IASA-AMIA 2010 conference

About Philadelphia

Philadelphia is the largest city in Pennsylvania and the sixth-most-populous city in the United States.

In 2008, the population of the city proper was estimated to be more than 1.54 million, while the Greater Philadelphia metropolitan area's population of 5.8 million made it the country's fifth largest. The city, which lies about 46 miles southwest of New York City, is the nation's fourth-largest urban area by population and its fourth-largest consumer media market as ranked by the Nielsen Media Research. It is the county seat of Philadelphia County, with which it is coterminous. Popular nicknames for Philadelphia include Philly and The City of Brotherly Love, from the literal meaning of the city's name in Greek, Modern Greek: "brotherly love", compounded from philos ("love"), and adelphos ("brother").

Phildelphia slideshow created with flickr from softsea.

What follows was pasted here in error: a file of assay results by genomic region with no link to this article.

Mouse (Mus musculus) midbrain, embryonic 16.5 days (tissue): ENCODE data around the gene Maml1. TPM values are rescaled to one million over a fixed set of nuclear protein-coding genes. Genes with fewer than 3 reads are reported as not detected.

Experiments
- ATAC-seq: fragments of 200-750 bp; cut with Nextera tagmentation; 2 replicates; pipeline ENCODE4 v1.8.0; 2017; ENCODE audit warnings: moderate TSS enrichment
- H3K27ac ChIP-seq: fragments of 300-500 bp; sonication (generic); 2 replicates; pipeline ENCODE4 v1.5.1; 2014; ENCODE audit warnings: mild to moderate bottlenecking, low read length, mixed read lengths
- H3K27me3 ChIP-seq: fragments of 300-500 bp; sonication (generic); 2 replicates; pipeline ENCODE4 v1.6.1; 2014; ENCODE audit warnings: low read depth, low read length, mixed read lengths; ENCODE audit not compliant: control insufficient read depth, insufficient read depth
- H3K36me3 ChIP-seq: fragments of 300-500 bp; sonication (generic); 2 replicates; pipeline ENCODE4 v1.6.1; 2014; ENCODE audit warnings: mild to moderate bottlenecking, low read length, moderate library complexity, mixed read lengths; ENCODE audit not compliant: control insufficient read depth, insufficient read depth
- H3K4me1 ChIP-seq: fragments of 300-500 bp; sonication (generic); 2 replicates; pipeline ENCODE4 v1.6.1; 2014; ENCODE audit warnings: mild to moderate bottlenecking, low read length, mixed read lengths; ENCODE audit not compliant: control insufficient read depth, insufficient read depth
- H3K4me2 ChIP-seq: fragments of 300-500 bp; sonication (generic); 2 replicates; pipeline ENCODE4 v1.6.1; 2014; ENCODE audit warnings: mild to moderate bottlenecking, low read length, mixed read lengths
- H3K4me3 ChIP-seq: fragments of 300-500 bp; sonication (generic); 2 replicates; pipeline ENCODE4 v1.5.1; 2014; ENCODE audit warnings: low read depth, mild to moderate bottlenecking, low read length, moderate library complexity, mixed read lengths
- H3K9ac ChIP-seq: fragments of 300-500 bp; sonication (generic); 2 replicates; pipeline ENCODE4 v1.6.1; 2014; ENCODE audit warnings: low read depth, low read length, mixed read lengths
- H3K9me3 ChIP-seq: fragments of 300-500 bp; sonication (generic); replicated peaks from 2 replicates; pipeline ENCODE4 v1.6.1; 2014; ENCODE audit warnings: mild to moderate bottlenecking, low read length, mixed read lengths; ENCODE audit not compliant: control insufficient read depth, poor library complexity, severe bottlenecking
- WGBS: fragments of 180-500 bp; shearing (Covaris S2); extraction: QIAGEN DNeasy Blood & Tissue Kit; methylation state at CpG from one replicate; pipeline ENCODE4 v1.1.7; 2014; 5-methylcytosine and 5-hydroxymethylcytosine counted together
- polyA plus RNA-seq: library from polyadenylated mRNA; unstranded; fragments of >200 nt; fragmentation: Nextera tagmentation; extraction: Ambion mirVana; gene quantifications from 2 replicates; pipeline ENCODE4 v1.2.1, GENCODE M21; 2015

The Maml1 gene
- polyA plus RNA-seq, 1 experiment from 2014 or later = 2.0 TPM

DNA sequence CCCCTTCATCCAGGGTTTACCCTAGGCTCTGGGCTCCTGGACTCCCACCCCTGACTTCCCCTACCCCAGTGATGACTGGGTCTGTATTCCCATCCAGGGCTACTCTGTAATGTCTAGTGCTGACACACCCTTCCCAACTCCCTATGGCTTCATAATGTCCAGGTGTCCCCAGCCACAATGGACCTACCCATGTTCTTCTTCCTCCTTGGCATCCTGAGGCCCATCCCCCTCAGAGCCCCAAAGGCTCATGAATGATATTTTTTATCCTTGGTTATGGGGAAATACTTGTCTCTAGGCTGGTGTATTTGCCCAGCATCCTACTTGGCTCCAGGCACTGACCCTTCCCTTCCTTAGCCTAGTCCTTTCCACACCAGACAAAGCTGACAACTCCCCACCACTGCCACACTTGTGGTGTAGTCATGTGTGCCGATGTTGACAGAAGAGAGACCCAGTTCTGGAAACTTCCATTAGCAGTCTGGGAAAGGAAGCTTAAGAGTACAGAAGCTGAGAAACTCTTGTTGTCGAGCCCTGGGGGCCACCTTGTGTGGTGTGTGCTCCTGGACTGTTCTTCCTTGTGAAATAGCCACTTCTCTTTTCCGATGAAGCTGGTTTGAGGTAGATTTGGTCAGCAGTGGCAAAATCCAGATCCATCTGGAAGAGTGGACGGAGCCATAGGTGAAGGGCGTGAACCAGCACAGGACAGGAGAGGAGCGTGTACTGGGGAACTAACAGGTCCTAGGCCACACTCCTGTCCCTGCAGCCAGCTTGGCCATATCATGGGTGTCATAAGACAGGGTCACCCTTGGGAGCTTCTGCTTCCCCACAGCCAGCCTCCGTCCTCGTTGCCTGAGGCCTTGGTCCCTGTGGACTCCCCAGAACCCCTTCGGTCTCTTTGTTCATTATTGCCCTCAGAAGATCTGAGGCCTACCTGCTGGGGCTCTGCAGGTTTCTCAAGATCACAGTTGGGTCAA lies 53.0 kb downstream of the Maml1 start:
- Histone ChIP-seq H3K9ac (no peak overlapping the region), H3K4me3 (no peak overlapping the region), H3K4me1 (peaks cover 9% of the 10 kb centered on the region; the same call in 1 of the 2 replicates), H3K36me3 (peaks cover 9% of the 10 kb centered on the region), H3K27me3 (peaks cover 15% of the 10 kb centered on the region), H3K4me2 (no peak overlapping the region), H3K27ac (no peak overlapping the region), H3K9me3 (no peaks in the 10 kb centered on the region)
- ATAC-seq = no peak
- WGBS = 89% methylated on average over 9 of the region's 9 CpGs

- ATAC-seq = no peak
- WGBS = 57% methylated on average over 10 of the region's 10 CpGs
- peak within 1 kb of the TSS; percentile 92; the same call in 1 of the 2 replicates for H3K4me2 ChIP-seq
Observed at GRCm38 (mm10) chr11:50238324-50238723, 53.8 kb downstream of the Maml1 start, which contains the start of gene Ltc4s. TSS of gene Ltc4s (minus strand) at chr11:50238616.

A commercial, educational, and cultural center, Philadelphia was once the second-largest city in the British Empire (after London), and the social and geographical center of the original 13 American colonies. It was a centerpiece of early American history, host to many of the ideas and actions that gave birth to the American Revolution and independence. It was the most populous city of the young United States, although by the first census in 1790, New York City had overtaken it. Philadelphia served as one of the nation's many capitals during the Revolutionary War and after. After the ratification of the U.S. Constitution, the city served as the temporary national capital from 1790 to 1800 while Washington, D.C., was under construction.



Established: October 27, 1682.

William Penn made Philadelphia his capital in 1682, basing its plan on a grid with wide streets and public squares – a layout copied by many US cities. For a time the second-largest city in the British Empire (after London), Philadelphia became a center for opposition to British colonial policy. It was the new nation’s capital at the start of the Revolutionary War and again after the war until 1790, when Washington, DC, took over. By the 19th century New York City had superseded Philadelphia as the nation’s cultural, commercial and industrial center.